Build a Back-Lit Slope Backdrop For Better Product Photography
Are you a photographer who needs to take dozens of high quality photographs every day?
Are you a designer who has to process the above? – I am both, and I cheated.
Well, not really, I just optimized the way I go about achieving the target outcome. I dothis by using a home grown illuminated light table (or slope). Read on for full details.
I work for The Golden Boot and part of my job is to get all the stock online as quick as possible. And it has to look good.
Before I got the Slope backdrop working, it was taking me good 2-3 days to photograph and process a delivery of products. My setup looked like this:
Don’t work like this!
I was spending a lot of time tweaking the lighting in the tent, and even more time processing to remove the shadows. Getting new season’s collection online was a painful and lengthy process.
After completing the second season I was challenged by my employer to speed up the whole photography aspect of managing the online store.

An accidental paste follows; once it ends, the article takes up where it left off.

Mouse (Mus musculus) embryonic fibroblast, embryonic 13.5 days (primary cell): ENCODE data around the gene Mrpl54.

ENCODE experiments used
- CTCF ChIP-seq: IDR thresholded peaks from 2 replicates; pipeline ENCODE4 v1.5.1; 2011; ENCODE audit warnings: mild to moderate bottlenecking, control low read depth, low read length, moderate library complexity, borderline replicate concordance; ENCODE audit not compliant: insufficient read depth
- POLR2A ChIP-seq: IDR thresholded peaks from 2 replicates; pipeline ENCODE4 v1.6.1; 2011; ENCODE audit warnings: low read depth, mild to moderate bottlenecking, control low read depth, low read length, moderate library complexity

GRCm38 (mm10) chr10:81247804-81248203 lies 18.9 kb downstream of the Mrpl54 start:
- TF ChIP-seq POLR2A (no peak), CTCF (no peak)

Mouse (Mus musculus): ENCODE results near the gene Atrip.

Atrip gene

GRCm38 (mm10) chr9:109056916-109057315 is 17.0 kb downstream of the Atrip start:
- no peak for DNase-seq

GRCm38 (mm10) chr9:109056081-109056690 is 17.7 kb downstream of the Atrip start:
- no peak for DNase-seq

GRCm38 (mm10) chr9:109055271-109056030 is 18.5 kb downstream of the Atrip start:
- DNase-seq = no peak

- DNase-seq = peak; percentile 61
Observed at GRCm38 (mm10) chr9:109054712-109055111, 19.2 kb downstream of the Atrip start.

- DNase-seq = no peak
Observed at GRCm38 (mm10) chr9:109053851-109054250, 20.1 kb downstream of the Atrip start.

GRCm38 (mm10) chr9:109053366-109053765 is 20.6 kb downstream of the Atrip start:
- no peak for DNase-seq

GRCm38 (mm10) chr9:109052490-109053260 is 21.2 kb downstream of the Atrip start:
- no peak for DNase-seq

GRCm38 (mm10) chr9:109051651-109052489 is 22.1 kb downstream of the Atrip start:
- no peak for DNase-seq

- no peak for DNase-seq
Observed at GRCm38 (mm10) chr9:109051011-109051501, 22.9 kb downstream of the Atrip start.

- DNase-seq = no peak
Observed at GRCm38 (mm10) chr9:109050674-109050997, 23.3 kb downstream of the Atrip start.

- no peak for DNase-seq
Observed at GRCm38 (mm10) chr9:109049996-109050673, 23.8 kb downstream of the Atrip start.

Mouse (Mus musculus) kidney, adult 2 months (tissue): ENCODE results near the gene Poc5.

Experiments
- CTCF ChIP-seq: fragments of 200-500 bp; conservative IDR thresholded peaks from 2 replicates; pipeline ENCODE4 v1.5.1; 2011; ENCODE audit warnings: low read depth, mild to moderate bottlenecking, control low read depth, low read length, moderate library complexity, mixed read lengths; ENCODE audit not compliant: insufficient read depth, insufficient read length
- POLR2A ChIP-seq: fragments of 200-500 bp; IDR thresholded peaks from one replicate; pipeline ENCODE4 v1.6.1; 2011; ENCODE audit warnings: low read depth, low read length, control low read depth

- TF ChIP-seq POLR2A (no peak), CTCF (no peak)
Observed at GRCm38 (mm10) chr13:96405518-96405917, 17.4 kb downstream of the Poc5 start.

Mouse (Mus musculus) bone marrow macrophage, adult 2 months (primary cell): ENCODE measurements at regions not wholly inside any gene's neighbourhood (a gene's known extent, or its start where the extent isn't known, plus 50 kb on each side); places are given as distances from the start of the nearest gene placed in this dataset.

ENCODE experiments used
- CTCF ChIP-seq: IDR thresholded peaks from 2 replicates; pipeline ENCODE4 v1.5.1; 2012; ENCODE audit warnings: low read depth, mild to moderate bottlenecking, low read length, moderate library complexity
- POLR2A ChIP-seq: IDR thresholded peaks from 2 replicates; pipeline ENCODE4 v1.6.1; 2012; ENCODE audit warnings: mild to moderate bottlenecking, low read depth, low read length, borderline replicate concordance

After a 2 months holiday I came back with a great idea and this AutoCAD drawing:
I figured that the light was the most important influence on quality and that if I could eliminate the shadow at photography stage, it would speed things up considerably.
Product photography tent proved pretty useless in the past so I though “Why not make the background brighter than the foreground?”
The sloped shape was pretty obvious.
I shared the idea with my employer and he agreed to build it. Most of the stuff we used was lying around the shop.
We got a large sheet of opaque plexiglass to fit in the carcass we’ve built. We had the electrician wire an array of 16 daylight tubes and 4 switches.
It was a very special feeling to see the whole thing work.
Going through Autumn-Winter 2009 stock, I appreciate how easy it is to photograph items with fur elements. They are a nightmare to isolate from the background and will never look as neat.
Here is how fur looks over this slope:
And here is a Manas Heston Boot:
This backdrop is very handy for fluffy items. And it almost eliminates any processing required. It comes down to increasing the contrast and exposure slightly to bleach the background when importing from raw.
Udi Tirosh is an entrepreneur, photography inventor, journalist, educator, and writer based in Israel. With over 25 years of experience in the photo-video industry, Udi has built and sold several photography-related brands. Udi has a double degree in mass media communications and computer science.